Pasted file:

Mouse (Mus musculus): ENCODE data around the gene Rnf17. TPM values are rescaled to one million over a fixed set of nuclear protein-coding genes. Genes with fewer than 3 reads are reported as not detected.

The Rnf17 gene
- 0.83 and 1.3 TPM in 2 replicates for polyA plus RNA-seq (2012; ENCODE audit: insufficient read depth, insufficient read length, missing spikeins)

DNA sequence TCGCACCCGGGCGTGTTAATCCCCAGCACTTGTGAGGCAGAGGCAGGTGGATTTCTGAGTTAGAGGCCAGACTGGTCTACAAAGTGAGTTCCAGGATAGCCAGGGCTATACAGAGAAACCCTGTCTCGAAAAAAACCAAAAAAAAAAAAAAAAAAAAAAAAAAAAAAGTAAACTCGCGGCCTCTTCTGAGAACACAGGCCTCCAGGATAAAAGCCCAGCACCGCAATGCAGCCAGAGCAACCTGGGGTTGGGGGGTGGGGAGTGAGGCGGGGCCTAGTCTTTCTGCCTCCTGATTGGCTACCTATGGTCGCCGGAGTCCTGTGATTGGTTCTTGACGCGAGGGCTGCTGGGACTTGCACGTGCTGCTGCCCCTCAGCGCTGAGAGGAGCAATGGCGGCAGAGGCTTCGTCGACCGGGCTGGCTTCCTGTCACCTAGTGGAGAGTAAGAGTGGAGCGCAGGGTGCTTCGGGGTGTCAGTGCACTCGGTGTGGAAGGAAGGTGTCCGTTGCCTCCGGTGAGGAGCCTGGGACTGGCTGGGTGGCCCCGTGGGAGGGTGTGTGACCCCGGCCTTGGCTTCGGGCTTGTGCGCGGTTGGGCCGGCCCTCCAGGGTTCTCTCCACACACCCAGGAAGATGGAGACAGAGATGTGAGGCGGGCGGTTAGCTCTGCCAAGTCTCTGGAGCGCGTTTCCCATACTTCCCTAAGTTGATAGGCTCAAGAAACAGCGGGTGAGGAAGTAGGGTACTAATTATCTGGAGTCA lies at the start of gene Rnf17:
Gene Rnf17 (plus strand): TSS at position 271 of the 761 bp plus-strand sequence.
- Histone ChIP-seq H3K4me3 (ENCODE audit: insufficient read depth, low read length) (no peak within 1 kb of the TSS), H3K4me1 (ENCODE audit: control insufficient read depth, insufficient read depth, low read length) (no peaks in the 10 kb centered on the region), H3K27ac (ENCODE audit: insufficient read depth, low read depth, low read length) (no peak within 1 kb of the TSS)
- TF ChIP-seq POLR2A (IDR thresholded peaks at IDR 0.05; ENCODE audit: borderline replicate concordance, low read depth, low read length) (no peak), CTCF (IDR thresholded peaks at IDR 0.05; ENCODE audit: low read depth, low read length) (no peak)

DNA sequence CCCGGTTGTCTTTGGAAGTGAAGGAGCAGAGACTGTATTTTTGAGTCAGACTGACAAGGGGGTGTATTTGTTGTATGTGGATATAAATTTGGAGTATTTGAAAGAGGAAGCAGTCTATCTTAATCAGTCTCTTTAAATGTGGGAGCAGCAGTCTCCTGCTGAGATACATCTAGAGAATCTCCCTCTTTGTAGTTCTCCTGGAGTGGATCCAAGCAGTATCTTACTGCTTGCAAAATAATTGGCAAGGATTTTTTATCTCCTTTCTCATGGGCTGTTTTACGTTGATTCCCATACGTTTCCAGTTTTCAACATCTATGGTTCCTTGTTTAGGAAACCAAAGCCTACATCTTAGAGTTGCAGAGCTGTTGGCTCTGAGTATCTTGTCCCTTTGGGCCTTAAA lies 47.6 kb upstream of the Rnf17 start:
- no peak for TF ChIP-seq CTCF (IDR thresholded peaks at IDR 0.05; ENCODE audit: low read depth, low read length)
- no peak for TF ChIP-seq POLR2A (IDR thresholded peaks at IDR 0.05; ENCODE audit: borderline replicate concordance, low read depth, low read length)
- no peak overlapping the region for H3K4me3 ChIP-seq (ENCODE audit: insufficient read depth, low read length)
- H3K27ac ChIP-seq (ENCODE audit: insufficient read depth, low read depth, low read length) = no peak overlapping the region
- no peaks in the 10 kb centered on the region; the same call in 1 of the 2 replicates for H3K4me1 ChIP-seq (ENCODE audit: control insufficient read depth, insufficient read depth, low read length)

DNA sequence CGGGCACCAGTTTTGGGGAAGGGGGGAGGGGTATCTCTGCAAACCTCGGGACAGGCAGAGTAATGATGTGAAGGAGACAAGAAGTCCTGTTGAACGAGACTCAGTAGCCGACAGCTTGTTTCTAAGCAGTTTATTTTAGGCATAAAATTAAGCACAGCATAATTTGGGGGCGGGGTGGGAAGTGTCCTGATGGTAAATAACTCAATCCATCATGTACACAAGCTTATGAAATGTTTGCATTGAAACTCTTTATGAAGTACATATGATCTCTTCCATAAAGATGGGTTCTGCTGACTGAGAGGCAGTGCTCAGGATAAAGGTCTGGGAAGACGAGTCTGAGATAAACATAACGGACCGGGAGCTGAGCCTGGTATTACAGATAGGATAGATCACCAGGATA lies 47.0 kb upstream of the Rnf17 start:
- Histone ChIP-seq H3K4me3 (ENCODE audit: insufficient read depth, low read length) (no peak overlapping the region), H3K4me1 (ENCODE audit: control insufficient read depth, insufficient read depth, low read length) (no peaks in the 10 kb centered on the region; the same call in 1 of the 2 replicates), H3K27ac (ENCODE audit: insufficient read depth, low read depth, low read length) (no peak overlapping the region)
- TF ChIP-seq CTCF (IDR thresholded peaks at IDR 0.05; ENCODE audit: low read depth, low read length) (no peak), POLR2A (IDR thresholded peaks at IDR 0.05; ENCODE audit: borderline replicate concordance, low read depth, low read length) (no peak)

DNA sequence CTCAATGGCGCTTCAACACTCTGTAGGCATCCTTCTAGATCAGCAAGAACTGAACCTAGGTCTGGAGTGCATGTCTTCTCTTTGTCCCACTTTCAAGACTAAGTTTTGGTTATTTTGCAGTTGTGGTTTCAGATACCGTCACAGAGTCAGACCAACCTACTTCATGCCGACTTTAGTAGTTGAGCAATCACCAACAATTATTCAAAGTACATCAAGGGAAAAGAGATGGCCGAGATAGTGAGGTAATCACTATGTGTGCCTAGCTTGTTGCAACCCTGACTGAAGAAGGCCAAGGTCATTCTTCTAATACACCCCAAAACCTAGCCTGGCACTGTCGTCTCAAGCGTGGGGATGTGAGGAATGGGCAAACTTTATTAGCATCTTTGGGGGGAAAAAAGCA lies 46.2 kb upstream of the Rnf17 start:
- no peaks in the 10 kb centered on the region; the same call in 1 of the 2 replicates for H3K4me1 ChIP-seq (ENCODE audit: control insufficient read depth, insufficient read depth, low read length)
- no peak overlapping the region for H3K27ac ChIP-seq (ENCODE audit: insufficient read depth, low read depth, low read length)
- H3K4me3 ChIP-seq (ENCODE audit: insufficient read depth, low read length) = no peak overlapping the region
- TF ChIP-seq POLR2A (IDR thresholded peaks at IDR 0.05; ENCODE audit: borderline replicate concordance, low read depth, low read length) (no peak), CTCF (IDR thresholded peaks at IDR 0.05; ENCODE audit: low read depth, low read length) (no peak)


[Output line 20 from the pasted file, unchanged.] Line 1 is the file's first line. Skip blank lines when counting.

- H3K4me3 ChIP-seq (ENCODE audit: insufficient read depth, low read length) = no peak overlapping the region